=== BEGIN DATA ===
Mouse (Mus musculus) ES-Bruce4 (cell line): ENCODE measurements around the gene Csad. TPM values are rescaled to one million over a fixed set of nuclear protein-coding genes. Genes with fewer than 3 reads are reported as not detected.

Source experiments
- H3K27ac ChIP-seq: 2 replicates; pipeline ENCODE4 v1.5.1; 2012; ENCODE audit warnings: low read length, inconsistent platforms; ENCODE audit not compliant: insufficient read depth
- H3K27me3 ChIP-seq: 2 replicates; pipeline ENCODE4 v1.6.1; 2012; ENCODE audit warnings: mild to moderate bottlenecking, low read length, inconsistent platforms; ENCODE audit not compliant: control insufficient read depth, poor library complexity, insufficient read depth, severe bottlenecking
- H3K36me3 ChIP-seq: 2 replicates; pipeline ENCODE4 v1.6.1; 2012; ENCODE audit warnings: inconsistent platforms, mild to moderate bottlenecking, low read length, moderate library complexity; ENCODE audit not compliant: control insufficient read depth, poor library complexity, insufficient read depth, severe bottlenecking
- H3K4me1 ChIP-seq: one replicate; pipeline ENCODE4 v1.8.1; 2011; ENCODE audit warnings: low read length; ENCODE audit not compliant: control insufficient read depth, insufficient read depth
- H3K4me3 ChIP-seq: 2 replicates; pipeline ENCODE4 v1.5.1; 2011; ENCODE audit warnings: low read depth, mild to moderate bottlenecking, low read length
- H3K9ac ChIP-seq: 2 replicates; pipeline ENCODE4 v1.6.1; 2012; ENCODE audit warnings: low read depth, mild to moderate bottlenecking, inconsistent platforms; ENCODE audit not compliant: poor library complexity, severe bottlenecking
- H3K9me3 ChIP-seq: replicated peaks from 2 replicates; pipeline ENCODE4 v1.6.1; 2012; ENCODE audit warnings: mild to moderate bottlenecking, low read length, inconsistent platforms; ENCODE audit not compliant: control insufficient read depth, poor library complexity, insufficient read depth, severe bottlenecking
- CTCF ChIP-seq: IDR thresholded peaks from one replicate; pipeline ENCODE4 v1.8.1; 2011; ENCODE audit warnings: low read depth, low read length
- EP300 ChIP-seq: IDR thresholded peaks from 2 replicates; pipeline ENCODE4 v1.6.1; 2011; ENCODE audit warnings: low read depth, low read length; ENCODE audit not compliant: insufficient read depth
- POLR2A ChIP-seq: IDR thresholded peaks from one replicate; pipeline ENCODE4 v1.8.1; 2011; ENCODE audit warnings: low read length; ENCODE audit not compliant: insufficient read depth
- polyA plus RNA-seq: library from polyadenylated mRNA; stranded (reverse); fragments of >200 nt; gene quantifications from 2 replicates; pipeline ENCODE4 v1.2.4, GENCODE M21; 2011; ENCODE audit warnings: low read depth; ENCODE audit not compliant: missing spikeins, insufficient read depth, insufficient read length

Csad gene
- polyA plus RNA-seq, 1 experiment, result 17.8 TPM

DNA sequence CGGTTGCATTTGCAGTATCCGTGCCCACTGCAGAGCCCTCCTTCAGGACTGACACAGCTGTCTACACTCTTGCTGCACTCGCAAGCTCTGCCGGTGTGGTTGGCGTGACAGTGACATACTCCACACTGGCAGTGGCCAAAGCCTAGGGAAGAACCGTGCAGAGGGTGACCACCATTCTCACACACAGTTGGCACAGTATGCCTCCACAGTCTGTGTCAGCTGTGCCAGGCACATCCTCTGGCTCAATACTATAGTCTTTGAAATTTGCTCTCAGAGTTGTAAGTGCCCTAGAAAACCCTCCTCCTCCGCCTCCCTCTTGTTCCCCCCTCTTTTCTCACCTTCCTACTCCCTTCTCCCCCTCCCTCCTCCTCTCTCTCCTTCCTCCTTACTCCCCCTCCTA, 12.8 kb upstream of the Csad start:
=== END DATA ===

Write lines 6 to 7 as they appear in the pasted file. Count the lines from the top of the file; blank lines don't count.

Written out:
- H3K4me1 ChIP-seq: one replicate; pipeline ENCODE4 v1.8.1; 2011; ENCODE audit warnings: low read length; ENCODE audit not compliant: control insufficient read depth, insufficient read depth
- H3K4me3 ChIP-seq: 2 replicates; pipeline ENCODE4 v1.5.1; 2011; ENCODE audit warnings: low read depth, mild to moderate bottlenecking, low read length